I am sorry to report that this is not a translation of a Spanish original. It is an English original. I apologize for my faulty English but what can I do? I hope you were able to grasp at least the essentials of what I wanted to say. if not, tough luck. Plase tell me what you want to know in Spanish and I will tell you.
Gustavo.

Gustavo Coronel dijo...

Jim O:
In spite of being so poorly written is already finding its way into other, well-read blogs:
FAUSTA'S BLOG:
Venezuela’s government, led by socialist President Hugo Chavez, this week announced plans take over the Helmerich rigs, and said that as soon as it does it will start using them to pump oil.

The rigs in question have been sidelined for more than a year. Helmerich turned them off because PDVSA owes it some $43 million for work the Oklahoma firm already performed. Helmerich says it wants to be paid first before turning them back on because it doesn’t aim to work for free.

Helmerich is also awaiting resolution of currency exchange issues with PDVSA, some which are related to the country’s January devaluation of the bolivar.

The U.S. State Department entered the fray Thursday, calling on Venezuela’s government to compensate U.S.-based drilling companies if it decides to nationalize rigs owned by them.

“We would just call on them to–if they did make such a move–to compensate the owners of those wells,” said State Department spokesman Mark Toner during a press briefing.

Of course, the PDVSA statement blamed “the empire::


“PDVSA categorically rejects the statements made by spokespeople of the U.S. empire,” PDVSA said. “It is trying once again to complicate relations with our partners.”

In this case, should “the empire” strike back? Gustavo Coronel explains the case for ending business with CITGO:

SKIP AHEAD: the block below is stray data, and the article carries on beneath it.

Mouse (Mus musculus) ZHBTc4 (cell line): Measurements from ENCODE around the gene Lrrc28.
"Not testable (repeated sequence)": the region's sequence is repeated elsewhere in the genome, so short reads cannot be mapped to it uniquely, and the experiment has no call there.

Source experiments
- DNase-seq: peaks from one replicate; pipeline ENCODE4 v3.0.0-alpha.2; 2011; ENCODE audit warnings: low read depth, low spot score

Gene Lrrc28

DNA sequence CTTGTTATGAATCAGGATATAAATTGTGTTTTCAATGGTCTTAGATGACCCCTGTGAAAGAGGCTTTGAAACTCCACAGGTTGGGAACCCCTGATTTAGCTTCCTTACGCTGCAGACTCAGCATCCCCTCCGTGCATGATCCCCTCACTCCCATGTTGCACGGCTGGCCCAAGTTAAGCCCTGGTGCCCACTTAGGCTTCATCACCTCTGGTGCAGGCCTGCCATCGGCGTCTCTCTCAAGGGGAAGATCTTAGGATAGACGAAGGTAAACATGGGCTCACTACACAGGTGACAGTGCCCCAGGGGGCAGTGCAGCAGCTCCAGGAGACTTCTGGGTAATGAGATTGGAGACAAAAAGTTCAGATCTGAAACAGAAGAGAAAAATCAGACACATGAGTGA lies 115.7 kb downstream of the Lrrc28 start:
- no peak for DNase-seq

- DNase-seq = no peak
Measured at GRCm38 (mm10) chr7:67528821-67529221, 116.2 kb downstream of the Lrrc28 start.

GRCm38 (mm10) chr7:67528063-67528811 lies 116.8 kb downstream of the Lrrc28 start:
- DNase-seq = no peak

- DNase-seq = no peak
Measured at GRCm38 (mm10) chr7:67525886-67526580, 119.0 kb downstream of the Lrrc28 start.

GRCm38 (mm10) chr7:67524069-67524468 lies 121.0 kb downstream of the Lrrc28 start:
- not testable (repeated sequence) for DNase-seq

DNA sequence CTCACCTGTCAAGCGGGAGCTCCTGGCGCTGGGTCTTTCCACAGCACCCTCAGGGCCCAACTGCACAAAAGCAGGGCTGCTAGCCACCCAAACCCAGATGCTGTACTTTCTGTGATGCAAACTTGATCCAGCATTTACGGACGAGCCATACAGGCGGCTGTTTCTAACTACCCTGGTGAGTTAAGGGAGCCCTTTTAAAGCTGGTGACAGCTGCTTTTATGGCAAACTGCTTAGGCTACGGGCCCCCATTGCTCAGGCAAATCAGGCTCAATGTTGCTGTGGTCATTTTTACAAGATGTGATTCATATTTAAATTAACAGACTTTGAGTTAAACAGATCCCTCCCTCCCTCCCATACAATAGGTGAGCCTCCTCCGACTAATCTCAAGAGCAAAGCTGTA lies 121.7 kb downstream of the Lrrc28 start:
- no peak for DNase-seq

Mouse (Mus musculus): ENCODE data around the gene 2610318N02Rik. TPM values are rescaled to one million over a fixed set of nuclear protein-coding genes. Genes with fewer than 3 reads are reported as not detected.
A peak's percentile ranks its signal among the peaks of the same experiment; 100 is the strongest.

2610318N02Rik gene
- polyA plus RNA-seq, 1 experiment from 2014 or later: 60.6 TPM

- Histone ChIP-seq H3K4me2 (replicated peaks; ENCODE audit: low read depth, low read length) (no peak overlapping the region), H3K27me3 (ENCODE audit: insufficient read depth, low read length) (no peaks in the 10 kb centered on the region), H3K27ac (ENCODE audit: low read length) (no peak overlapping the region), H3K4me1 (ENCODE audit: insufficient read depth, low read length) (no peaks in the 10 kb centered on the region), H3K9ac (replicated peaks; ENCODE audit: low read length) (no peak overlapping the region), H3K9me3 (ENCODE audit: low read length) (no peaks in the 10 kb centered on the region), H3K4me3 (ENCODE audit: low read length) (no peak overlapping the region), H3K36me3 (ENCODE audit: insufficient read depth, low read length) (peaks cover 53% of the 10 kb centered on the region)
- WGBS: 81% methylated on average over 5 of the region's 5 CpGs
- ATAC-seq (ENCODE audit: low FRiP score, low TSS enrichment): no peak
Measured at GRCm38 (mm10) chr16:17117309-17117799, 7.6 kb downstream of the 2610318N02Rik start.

PDVSA has moved to expropriate eleven drilling rigs from this company in Venezuela, following a strategy that I consider suicidal. The strategy is as follows: when PDVSA owes contractors money that cannot pay, or does not wish to pay for whatever reason, then it simply expropriates the assets of the company, in order to delay payment indefinitely. This has been the case with companies expropriated in the past and seems to be the case with H&P.

But that was then and this is now. The move by PDVSA finds Venezuela in a weak position vis- a- vis the United States. Venezuela is no longer as important a supplier of oil to the United States as it was only ten years ago. Currently Venezuelan imports into the United States are barely at the million barrels per day level, a drop of some 300,000 barrels per day since Chavez came into power. More significant is the fact that gasoline exports from Venezuela to the U.S. have practically disappeared. The 2009 report on Petroleos de Venezuela shows that during last year it only exported some 99,000 barrels of gasoline per day. Even assuming that all of these barrels went to the United States, this would represent a drop of some 75 percent as compared to only a few years ago.

In fact, the volumes of Venezuelan oil coming into the U.S. could rather easily be replaced by modest increases of imports from the other top 15 suppliers of oil to this country, mostly from Canada, Saudi Arabia, Angola and Russia. This could be done at minimal disruption of the U.S. market, if Venezuelan aggressive actions against U.S. company assets continue or if Venezuela is designed as a new member of the group of rogue states that support international terrorism.

Of course, that would assume that the Obama administration has grown a pair.